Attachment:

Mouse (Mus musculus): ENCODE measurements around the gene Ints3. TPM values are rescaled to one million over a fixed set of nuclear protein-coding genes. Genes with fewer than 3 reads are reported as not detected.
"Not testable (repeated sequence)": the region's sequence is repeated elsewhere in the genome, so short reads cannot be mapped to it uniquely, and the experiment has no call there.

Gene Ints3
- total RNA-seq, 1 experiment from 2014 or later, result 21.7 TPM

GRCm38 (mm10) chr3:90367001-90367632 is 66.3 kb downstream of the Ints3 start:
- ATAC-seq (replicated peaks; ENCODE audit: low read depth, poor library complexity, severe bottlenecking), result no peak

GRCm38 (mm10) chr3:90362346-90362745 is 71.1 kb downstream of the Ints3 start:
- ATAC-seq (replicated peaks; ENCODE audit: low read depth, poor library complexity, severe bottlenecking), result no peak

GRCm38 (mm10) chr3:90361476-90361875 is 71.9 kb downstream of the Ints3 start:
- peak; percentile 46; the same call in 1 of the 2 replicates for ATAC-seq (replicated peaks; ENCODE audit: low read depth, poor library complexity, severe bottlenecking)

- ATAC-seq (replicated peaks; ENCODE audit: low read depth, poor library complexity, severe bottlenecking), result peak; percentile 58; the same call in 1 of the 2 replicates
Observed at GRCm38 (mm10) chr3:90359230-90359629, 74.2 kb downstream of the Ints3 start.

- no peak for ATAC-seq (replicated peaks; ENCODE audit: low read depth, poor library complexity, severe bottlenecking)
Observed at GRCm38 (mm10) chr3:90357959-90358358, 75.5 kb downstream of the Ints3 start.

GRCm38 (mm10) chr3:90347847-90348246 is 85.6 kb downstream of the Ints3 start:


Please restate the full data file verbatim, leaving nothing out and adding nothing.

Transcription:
Mouse (Mus musculus): ENCODE measurements around the gene Ints3. TPM values are rescaled to one million over a fixed set of nuclear protein-coding genes. Genes with fewer than 3 reads are reported as not detected.
"Not testable (repeated sequence)": the region's sequence is repeated elsewhere in the genome, so short reads cannot be mapped to it uniquely, and the experiment has no call there.

Gene Ints3
- total RNA-seq, 1 experiment from 2014 or later, result 21.7 TPM

GRCm38 (mm10) chr3:90367001-90367632 is 66.3 kb downstream of the Ints3 start:
- ATAC-seq (replicated peaks; ENCODE audit: low read depth, poor library complexity, severe bottlenecking), result no peak

GRCm38 (mm10) chr3:90362346-90362745 is 71.1 kb downstream of the Ints3 start:
- ATAC-seq (replicated peaks; ENCODE audit: low read depth, poor library complexity, severe bottlenecking), result no peak

GRCm38 (mm10) chr3:90361476-90361875 is 71.9 kb downstream of the Ints3 start:
- peak; percentile 46; the same call in 1 of the 2 replicates for ATAC-seq (replicated peaks; ENCODE audit: low read depth, poor library complexity, severe bottlenecking)

- ATAC-seq (replicated peaks; ENCODE audit: low read depth, poor library complexity, severe bottlenecking), result peak; percentile 58; the same call in 1 of the 2 replicates
Observed at GRCm38 (mm10) chr3:90359230-90359629, 74.2 kb downstream of the Ints3 start.

- no peak for ATAC-seq (replicated peaks; ENCODE audit: low read depth, poor library complexity, severe bottlenecking)
Observed at GRCm38 (mm10) chr3:90357959-90358358, 75.5 kb downstream of the Ints3 start.

GRCm38 (mm10) chr3:90347847-90348246 is 85.6 kb downstream of the Ints3 start: